This talk will provide an overview of the world's largest biometric ID scheme, and frame some of the strands of criticism emerging as part of a larger civil liberties crisis.

Indiaís mammoth biometric ID project, which has registered around 270 million people and is yet to be fully realized, is already the worldís largest such endeavor. It is marketed as a potential game-changer both domestically (where it is touted as a silver bullet to solve most problems) and internationally (where countries wait and watch this experiment before importing it into their own jurisdictions). Alongside all the hype about the scale of the scheme, its potential for transforming the delivery of services and the scope for private participation in traditionally state-controlled functions, there are fears of function creep, of subversion to create new types of fraud and corruption, of increased profiling and targeting, and of a citizenry becoming transparent to its government in an unprecedented way, all in the name of ambiguous benefits and the rhetoric of inclusion.

The government praises the ease and efficiency of centralized databases, the promise of technology (including the myth of biometrics uniquely and unambiguously identifying people in a foolproof way) and the construction of the identified self. However, there is growing awareness of the dangers of joined-up databases resulting in exclusion rather than inclusion, and persecution rather than democratization.

The scheme is technically voluntary, but with the provision of benefits, goods and services being increasingly linked to the scheme, it will soon become impossible to function in India without a biometric ID. If every facet of everyday life is linked to this single number, it renders all claims of voluntariness meaningless. The lack of information self-determination in a biometrically mediated universe has important ramifications for anonymity, free speech and the maintenance of an essential private sphere.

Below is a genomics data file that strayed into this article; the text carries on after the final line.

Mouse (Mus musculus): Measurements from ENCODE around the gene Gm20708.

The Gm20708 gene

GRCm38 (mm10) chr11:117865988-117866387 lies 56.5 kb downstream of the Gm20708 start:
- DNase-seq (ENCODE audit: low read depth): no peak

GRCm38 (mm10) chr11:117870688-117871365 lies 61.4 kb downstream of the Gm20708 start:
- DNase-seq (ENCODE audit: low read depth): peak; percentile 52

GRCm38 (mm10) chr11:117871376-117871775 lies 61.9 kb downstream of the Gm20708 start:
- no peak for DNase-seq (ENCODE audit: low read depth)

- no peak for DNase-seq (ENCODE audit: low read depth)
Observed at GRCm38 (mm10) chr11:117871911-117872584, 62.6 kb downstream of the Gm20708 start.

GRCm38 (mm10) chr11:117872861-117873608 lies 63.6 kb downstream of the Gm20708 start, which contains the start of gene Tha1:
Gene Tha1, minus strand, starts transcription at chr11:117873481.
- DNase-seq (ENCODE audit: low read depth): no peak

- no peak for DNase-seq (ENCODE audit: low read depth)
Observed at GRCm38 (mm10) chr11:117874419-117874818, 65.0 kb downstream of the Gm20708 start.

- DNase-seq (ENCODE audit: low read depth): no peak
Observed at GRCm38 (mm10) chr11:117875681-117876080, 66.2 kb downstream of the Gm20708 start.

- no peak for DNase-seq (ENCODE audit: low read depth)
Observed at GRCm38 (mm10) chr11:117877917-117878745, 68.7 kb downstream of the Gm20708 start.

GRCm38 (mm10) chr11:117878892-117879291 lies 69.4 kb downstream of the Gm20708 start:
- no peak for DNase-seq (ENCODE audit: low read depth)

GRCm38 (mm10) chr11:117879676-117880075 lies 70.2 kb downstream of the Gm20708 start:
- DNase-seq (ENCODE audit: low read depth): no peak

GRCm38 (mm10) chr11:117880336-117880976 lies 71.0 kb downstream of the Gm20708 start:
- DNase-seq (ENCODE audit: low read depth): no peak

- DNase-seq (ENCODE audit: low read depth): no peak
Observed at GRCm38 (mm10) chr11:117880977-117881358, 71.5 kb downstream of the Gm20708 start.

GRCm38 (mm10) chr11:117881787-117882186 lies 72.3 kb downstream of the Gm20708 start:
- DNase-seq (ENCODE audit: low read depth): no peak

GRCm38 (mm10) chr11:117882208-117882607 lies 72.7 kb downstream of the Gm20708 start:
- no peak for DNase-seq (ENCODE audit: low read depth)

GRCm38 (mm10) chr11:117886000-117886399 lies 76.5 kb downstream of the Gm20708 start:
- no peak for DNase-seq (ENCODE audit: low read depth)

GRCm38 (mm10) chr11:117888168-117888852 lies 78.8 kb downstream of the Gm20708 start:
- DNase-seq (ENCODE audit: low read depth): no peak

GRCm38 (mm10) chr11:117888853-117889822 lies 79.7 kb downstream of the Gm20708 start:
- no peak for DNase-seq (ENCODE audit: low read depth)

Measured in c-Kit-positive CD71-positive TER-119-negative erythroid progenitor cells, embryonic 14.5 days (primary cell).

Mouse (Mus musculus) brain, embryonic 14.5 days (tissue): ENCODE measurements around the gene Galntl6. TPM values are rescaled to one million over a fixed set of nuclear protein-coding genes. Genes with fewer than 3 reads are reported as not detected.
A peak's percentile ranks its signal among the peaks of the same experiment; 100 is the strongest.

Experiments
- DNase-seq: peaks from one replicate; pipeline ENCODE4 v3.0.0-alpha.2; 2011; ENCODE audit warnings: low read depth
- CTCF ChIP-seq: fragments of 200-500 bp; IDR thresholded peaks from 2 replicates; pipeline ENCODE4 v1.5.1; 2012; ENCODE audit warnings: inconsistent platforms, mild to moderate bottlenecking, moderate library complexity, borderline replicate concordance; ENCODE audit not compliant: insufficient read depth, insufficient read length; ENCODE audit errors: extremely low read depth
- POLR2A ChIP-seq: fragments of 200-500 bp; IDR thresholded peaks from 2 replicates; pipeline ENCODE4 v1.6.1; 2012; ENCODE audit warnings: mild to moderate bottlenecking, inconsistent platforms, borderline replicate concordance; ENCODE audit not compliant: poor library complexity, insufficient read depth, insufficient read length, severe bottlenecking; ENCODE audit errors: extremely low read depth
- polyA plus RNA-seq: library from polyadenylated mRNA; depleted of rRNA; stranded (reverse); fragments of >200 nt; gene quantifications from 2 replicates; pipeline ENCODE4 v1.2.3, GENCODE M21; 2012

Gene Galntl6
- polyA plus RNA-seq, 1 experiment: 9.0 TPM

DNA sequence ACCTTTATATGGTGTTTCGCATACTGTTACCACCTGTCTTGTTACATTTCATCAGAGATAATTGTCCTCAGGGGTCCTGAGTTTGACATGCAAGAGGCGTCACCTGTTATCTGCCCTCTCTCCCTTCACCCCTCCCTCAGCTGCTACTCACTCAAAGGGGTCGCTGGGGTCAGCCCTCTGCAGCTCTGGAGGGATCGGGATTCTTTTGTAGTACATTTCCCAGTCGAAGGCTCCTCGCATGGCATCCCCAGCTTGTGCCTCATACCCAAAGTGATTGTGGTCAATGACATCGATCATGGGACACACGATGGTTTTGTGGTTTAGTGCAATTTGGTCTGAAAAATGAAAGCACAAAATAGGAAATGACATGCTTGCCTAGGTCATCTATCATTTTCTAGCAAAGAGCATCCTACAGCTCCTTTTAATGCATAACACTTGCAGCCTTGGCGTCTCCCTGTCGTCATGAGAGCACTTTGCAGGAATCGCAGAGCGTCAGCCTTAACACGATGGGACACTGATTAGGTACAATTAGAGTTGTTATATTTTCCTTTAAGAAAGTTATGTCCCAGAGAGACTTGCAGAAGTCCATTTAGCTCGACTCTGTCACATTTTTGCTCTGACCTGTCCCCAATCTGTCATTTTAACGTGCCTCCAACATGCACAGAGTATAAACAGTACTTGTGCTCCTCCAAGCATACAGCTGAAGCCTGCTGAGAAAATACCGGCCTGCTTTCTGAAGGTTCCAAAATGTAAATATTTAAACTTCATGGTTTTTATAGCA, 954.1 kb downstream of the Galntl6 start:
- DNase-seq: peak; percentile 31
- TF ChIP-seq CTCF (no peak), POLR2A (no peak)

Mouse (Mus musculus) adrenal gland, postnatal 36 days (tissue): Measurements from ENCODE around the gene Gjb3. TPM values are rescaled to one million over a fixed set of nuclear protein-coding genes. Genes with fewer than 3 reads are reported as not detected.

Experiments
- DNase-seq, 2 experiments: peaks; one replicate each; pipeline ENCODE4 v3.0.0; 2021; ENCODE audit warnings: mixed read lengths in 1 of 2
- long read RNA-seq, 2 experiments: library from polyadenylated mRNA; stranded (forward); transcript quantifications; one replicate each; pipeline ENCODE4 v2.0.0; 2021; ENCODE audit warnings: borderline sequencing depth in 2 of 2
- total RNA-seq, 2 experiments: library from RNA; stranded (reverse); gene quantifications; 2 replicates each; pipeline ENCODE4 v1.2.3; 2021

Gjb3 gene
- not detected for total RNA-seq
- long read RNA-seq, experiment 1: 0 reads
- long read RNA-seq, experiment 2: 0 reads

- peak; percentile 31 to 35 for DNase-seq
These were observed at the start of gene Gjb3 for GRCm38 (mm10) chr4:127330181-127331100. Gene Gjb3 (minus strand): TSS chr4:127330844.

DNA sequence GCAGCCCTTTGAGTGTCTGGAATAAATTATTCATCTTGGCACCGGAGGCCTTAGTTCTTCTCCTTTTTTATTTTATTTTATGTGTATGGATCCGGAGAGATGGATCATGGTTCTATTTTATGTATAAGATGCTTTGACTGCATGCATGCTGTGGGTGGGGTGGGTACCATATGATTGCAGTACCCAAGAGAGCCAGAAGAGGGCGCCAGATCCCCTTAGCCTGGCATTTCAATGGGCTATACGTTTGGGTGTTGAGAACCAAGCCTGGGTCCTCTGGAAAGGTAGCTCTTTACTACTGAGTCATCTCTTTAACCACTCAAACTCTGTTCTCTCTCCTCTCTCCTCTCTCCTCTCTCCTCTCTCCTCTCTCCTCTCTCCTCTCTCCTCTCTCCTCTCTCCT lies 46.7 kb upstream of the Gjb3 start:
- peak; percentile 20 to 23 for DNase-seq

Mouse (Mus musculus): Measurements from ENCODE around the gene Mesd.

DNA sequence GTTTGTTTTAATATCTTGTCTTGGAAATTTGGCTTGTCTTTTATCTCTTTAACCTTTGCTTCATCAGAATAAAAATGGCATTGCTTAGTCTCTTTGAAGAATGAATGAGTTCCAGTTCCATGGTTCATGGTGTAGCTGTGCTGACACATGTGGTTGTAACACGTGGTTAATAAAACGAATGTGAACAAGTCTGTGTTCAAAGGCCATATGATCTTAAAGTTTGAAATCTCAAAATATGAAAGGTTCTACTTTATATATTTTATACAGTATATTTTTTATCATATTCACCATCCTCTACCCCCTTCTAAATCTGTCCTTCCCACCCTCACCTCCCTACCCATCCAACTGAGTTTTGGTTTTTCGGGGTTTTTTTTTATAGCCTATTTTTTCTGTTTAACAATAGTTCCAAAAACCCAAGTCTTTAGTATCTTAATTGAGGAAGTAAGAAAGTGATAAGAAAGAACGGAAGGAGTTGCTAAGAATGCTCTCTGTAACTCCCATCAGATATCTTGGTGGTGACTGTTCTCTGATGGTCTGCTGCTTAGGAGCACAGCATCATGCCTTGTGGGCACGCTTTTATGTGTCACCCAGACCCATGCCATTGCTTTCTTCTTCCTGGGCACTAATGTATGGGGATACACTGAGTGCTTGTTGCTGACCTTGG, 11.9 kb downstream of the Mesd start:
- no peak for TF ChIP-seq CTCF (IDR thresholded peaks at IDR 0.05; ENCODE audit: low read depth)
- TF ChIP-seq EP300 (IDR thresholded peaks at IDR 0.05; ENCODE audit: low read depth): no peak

In this talk, Malavika will provide an overview of the scheme as well as the debate around privacy and autonomy that it has triggered, framed against the backdrop of a larger civil liberties crisis. She will also describe Indiaís efforts to craft new privacy and data protection legislation.

About the speakers

  • Malavika Jayaram

    Affiliation:

    A dual-qualified lawyer, Malavika spent eight years in London – with global law firm Allen & Overy in the Communications, Media & Technology group, and then with Citigroup. She relocated to India in 2006, and wears 3 hats as a practising lawyer, a Fellow at the Centre for Internet and Society (CIS) and a Ph.D. scholar. She is a partner at Jayaram & Jayaram, Bangalore, focusing on technology-intensive transactions and has a special interest in new media and the arts. At CIS, Malavika advises on projects that critique and respond to legislative and policy changes in the privacy and internet governance domain. A graduate of the National Law School of India, she has an LL.M. from Northwestern University, Chicago and is working on a Ph.D. in law, with a special focus on Indiaís new biometric ID project. She is on the advisory board of the Indian Journal of Law & Technology and is the author of the India chapter for the Data Protection & Privacy volume in the Getting the Deal Done series. She has been selected as one of 10 Indian lawyers to be featured in ìThe International Who’s Who of Internet e-Commerce & Data Protection Lawyers 2012î directory. During 2012-2013, she was a Visiting Scholar at the Annenberg School for Communication, University of Pennsylvania, within the Center for Global Communication Studies. She is currently working on projects relating to privacy, identity and free speech in India.

This page was last modified on 15 March 2017